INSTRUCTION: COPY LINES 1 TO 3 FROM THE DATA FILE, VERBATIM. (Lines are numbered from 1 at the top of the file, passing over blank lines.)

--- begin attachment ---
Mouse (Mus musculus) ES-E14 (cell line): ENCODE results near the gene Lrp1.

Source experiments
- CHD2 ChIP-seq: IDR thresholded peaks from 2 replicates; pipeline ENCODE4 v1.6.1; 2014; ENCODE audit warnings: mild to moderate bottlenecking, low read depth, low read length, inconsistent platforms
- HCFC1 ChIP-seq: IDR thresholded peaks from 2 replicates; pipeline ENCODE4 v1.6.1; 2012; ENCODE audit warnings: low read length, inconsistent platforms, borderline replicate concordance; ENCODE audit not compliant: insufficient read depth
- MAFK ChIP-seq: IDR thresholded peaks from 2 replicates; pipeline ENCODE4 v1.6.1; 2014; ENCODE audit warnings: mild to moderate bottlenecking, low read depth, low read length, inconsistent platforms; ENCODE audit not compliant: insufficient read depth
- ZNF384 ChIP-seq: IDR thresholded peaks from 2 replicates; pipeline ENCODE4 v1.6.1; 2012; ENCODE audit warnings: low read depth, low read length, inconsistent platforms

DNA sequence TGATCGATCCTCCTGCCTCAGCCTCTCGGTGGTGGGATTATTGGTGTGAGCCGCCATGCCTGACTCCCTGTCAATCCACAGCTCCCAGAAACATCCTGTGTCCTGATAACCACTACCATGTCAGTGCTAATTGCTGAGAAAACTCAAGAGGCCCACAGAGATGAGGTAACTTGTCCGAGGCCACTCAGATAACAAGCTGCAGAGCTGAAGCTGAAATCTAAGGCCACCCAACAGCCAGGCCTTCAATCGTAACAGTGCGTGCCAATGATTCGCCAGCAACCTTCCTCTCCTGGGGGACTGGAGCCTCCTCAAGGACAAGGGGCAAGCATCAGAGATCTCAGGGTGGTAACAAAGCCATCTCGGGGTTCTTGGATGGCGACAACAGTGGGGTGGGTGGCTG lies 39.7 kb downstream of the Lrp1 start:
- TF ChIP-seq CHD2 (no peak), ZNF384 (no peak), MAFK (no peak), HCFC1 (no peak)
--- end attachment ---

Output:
Mouse (Mus musculus) ES-E14 (cell line): ENCODE results near the gene Lrp1.

Source experiments
- CHD2 ChIP-seq: IDR thresholded peaks from 2 replicates; pipeline ENCODE4 v1.6.1; 2014; ENCODE audit warnings: mild to moderate bottlenecking, low read depth, low read length, inconsistent platforms